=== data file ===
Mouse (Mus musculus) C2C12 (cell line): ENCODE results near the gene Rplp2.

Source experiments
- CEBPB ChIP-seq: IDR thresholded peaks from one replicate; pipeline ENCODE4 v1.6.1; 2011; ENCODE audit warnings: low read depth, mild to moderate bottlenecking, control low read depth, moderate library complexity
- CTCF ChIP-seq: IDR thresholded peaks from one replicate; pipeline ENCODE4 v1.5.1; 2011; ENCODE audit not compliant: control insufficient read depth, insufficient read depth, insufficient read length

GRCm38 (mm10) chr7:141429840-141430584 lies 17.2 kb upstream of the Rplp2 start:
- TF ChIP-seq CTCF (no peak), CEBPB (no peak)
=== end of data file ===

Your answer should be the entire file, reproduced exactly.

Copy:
Mouse (Mus musculus) C2C12 (cell line): ENCODE results near the gene Rplp2.

Source experiments
- CEBPB ChIP-seq: IDR thresholded peaks from one replicate; pipeline ENCODE4 v1.6.1; 2011; ENCODE audit warnings: low read depth, mild to moderate bottlenecking, control low read depth, moderate library complexity
- CTCF ChIP-seq: IDR thresholded peaks from one replicate; pipeline ENCODE4 v1.5.1; 2011; ENCODE audit not compliant: control insufficient read depth, insufficient read depth, insufficient read length

GRCm38 (mm10) chr7:141429840-141430584 lies 17.2 kb upstream of the Rplp2 start:
- TF ChIP-seq CTCF (no peak), CEBPB (no peak)